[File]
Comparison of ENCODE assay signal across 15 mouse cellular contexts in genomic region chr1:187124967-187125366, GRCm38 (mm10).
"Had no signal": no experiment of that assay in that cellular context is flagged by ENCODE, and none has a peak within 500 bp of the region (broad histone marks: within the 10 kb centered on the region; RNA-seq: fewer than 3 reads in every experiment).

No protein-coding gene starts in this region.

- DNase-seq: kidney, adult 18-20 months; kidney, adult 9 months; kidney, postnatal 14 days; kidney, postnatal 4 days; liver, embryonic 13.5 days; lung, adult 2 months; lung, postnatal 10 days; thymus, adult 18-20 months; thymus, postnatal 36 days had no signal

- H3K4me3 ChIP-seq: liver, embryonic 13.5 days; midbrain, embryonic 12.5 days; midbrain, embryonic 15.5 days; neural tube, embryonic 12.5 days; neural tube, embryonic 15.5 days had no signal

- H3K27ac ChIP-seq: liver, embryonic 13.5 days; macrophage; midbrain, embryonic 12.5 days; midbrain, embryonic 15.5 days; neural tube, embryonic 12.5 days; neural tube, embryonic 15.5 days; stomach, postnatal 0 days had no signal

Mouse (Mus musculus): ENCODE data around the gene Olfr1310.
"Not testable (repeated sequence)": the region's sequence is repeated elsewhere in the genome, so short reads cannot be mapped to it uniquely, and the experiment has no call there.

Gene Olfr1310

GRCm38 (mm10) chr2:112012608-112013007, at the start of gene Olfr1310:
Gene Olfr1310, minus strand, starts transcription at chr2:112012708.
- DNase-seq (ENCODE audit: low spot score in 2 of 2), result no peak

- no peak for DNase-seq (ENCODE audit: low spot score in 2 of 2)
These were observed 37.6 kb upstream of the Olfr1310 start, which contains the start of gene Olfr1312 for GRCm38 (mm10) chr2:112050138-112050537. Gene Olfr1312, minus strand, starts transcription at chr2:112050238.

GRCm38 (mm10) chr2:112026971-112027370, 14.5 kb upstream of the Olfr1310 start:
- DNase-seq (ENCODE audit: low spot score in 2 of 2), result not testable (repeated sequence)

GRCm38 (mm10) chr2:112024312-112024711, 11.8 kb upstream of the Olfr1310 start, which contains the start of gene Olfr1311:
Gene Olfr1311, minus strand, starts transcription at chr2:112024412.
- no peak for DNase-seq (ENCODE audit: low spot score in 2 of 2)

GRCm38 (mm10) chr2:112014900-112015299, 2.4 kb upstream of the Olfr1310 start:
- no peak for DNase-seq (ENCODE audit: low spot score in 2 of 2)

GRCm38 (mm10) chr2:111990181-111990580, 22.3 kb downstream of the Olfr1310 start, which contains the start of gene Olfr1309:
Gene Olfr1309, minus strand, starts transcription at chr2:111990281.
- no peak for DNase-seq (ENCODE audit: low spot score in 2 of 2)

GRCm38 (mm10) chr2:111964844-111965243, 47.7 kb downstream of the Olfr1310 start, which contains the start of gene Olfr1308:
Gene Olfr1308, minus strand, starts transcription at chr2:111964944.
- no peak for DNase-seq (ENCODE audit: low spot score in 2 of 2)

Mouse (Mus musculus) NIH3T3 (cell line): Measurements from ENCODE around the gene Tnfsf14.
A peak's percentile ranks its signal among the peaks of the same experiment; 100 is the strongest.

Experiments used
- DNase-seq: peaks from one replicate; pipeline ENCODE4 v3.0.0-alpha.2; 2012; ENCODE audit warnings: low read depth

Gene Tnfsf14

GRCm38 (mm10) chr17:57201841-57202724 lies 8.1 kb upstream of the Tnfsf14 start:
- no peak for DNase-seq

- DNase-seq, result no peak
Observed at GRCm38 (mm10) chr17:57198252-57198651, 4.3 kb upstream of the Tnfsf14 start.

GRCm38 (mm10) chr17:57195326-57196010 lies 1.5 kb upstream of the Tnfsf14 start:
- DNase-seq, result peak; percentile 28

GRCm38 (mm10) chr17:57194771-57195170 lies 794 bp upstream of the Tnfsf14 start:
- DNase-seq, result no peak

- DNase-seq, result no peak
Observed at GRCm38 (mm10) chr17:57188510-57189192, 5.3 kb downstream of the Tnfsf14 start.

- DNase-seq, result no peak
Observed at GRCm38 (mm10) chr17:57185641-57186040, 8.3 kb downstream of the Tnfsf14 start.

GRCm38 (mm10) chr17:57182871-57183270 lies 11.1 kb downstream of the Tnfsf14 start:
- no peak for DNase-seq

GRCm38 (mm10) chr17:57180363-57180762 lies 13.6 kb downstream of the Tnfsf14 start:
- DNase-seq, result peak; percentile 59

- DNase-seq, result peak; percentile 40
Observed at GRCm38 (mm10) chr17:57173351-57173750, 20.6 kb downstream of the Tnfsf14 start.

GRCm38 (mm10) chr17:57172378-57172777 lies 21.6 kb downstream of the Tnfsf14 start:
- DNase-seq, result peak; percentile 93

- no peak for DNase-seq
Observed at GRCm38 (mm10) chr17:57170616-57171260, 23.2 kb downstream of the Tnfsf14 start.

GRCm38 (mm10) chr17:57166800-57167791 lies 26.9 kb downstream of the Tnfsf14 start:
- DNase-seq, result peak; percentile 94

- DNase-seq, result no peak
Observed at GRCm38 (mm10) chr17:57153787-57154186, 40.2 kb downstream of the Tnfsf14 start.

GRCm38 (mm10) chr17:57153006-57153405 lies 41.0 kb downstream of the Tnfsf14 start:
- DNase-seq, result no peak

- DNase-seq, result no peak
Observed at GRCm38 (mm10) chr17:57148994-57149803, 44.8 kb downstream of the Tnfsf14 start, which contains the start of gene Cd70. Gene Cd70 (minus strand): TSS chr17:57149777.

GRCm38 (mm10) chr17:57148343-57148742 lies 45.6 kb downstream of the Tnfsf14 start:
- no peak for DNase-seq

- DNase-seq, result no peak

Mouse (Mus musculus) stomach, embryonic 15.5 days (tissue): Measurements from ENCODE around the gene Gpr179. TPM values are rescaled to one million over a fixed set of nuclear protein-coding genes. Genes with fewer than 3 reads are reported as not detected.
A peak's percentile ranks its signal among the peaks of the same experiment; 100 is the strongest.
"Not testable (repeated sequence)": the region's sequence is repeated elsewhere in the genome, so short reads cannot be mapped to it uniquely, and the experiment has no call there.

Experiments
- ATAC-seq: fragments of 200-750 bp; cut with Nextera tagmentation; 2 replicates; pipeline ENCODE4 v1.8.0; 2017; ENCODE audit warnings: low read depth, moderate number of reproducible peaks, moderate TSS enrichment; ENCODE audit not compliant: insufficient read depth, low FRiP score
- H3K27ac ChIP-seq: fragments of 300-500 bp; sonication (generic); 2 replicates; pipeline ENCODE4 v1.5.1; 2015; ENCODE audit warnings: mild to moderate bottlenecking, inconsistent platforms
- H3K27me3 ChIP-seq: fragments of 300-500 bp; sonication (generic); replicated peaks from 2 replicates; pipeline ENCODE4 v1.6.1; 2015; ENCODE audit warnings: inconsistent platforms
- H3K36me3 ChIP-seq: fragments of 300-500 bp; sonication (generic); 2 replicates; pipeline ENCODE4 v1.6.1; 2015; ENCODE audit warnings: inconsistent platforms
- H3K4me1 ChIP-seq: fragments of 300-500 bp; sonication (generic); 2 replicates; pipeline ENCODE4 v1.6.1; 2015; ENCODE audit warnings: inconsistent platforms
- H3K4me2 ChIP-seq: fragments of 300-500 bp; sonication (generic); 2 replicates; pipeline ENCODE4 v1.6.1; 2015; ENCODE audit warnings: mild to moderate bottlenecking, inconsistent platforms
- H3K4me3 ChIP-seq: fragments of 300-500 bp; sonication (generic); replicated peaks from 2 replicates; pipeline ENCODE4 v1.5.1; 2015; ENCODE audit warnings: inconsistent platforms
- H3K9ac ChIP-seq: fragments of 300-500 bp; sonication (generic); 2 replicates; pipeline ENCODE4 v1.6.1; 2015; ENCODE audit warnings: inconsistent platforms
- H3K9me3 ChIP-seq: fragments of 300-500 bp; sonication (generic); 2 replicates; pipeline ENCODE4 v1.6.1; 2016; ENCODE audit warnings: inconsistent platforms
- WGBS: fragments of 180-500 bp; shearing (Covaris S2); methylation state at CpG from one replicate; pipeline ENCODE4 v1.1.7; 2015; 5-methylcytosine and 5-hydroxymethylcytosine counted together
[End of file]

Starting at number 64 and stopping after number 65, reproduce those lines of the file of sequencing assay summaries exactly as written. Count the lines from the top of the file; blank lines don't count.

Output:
- no peak for DNase-seq

- DNase-seq, result no peak